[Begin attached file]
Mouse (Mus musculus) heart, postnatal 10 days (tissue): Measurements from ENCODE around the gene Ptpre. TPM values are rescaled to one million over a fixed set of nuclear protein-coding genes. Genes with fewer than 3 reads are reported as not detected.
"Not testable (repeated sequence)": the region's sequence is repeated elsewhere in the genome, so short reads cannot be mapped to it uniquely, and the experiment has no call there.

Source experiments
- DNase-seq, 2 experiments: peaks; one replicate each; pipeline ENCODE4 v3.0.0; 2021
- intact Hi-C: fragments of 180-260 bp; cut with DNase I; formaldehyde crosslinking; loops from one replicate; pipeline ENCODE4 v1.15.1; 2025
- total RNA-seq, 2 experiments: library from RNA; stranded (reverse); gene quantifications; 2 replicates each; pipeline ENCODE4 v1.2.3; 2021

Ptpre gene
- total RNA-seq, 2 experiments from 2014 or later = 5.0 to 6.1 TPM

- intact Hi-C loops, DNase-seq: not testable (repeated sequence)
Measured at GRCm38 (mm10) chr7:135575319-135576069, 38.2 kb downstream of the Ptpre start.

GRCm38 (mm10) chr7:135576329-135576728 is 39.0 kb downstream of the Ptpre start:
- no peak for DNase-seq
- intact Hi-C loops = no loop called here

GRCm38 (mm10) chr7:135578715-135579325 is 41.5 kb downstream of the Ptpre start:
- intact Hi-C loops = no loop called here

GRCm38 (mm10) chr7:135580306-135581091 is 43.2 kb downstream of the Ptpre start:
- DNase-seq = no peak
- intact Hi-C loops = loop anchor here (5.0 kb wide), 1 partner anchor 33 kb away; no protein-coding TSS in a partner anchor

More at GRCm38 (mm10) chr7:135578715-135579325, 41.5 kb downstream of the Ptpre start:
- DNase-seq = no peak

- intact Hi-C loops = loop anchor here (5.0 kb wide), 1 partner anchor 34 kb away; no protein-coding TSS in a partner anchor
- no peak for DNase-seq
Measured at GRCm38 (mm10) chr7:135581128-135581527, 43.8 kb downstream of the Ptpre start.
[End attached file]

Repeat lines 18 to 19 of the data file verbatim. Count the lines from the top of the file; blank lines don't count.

- intact Hi-C loops = loop anchor here (5.0 kb wide), 1 partner anchor 33 kb away; no protein-coding TSS in a partner anchor

More at GRCm38 (mm10) chr7:135578715-135579325, 41.5 kb downstream of the Ptpre start: